You’ve probably heard the saying, “You are what you eat.” It’s true. The foods and beverages we consume not only help to fuel our bodies, but they also give us the nutrients we need to function.
How we eat over time
can also affect our overall health and body weight. In fact, lifestyle habits that you can change—for example eating certain foods or not exercising—increase your chance of developing heart disease. But how do you know what to
eat and what to avoid?
There are many steps you can take to educate yourself. To start, learn how to read food labels, control portion sizes, or even talk to a dietitian or nutritionist. You can also refer to the federal government’s Dietary Guidelines for Americans, which offers information about how to make healthy choices to help prevent chronic disease and enjoy a healthy diet.
Every five years, the Department of Agriculture and Department of Health and Human Services together issue new recommendations to keep pace with the latest nutrition research. These guidelines aim to offer the best, most up-to-date advice based on the science at hand and sometimes respond to trends.
The Dietary Guidelines are mainly for policymakers and nutrition and health professionals to use to help promote a healthy diet for kids and adults.
The chief goal is to improve health and lower the chances that people develop chronic diseases, including cardiovascular disease and diabetes. The recommendations give Americans a general blueprint for healthy eating and good nutrition.
They also shape health policies and programs, as well as the types of foods included in the National School Lunch Program and other federally funded initiatives.
Here are some of the highlights from the new Dietary Guidelines. As always, it is important to talk with your health care professional about your health and diet.
Not surprisingly, the guidelines advise eating a mostly plant-based diet loaded with fruits and vegetables in all three of their key recommendations for a healthy U.S. dietary pattern, a vegetarian pattern, and a Mediterranean-style pattern. They include
a balanced diet of nutrient-rich foods including a mix of fruits and vegetables, whole grains, legumes, nuts, and optionally seafood, lean meats, poultry, and low-fat or fat-free dairy products.
The reason is that you don’t eat food groups or nutrients in isolation, so “the totality of the diet is what needs to be considered as that is an overall eating pattern.” All dietary components work together to promote health. The authors offer examples of healthy eating plans including the Mediterranean diet and vegetarian diet.
Key takeaway: All food and beverage choices matter. It is best to choose a healthy eating pattern that supports your personal calorie limit to achieve and maintain a healthy weight.
You should adapt a healthy eating pattern to fit your life. Take into account your personal, cultural, and traditional preferences. The guidelines also acknowledge that the setting where you eat or obtain food matters because it can influence the choices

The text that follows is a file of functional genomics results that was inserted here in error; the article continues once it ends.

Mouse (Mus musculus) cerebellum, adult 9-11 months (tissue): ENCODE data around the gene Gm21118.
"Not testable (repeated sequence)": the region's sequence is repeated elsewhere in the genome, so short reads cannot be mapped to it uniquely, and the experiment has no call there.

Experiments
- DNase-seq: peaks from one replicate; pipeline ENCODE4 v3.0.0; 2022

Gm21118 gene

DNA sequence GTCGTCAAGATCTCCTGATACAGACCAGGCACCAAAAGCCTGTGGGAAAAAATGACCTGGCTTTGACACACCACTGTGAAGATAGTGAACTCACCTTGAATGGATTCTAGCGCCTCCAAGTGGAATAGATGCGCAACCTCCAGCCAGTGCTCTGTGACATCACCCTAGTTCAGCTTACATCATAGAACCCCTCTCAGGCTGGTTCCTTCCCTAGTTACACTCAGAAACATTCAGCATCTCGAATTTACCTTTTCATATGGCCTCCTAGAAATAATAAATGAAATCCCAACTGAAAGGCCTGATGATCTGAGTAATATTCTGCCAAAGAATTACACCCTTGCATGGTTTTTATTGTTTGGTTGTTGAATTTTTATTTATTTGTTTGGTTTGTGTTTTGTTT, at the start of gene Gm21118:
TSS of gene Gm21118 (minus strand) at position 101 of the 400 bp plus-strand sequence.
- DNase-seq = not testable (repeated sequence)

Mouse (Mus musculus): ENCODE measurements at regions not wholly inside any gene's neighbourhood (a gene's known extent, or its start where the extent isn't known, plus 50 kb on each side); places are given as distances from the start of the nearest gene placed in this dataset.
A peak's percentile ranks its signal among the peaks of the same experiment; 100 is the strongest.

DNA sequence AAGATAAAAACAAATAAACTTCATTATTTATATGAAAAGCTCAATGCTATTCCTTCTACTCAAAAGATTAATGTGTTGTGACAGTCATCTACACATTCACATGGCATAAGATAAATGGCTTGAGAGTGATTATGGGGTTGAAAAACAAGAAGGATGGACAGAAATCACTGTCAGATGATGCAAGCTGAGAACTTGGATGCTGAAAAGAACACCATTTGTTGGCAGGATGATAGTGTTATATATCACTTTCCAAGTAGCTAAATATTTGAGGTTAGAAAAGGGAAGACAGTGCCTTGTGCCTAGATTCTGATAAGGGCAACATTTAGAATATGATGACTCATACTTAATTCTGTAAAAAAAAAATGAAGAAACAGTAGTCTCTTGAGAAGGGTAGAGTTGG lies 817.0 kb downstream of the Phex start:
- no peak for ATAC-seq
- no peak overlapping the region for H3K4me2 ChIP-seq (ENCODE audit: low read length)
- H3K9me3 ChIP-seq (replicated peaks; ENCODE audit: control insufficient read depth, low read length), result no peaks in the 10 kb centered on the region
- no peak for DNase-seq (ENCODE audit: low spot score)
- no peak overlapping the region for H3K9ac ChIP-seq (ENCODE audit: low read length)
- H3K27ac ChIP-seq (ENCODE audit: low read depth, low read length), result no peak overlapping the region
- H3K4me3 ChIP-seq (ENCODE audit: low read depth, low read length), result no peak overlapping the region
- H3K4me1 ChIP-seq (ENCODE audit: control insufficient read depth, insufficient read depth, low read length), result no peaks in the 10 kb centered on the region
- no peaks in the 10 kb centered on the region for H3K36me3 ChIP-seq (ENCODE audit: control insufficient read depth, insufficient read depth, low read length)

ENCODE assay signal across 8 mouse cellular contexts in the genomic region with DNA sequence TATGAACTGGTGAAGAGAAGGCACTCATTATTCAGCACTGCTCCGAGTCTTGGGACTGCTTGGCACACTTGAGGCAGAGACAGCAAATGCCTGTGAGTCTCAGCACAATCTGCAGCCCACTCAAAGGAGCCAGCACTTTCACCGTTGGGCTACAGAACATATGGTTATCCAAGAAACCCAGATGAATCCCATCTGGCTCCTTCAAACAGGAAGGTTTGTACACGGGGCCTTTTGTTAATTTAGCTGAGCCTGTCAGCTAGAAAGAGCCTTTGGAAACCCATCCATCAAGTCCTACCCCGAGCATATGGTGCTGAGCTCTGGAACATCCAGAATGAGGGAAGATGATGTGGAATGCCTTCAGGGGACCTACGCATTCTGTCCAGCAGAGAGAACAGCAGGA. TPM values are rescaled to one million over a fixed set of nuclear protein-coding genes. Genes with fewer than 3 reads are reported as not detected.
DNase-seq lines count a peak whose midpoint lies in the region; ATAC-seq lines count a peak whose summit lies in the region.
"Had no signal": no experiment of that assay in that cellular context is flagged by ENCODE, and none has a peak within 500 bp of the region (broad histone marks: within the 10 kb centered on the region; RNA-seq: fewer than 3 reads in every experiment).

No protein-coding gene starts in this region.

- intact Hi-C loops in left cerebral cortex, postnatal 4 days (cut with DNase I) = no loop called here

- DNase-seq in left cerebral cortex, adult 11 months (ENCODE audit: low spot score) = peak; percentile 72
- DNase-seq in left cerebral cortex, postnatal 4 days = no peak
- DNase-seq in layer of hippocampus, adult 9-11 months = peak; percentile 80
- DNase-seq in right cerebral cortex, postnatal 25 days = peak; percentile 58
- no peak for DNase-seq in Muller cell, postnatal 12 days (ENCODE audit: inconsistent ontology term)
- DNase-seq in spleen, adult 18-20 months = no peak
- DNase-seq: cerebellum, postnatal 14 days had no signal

available. For example, your selection may be limited to what is served in school or work cafeterias, or whether you have access to a fresh food markets.
Key takeaway: When you talk with your health care professional or nutritionist about how to follow a healthier diet overall, make sure to share information about your preferences and access to healthy foods.
Saturated fats can increase cholesterol levels and clog arteries. There are some easy ways to swap out saturated fats for more healthful fats – for example use olive and vegetable-based oils instead of butter. Prepared foods, especially those with
certain meats and cheese are common sources of excess saturated fat.
Key takeaway: Saturated fats should make up no more than 10% of calories each day.
Too much sodium, mostly consumed as salt, has been linked to high blood pressure and stroke, fluid retention and other problems. Most Americans consume too much sodium, which is often hidden in many processed foods or by using the salt shaker too much.
Key takeaway: Limit sodium to less than 2,300 milligrams (mg) per day (less than a teaspoon of salt). If you have high blood pressure, are 51 and older or have other health problems, you may benefit from limiting your sodium intake to 1,500 mg per day. Try not to add salt before tasting your food.
There is growing evidence that too much added sugar is harmful. Try to limit sugar-packed beverages, which account for nearly half (47%) of all added sugars in the U.S. diet. Water is the best go-to. Added sugars are also found in many processed foods,
sweets and prepared foods.
Key takeaway: Added sugars should account for fewer than 10% of daily calories. That means if your goal is to stay at 2,000 calories a day, only 200 or fewer should be from added sugars.
- 1 gram of sugar = 4 calories
- 4 grams of sugar = 1 teaspoon of sugar
- 1 soda/day = averages 40 grams of sugar = 10 teaspoons of sugar= 160 calories
Most Americans can benefit from adopting healthier eating patterns. The guidelines suggest following a healthy eating pattern over time to help support a healthy body weight and reduce the risk of chronic disease.” But what does that mean exactly?
According to the report, a healthy eating plan should include: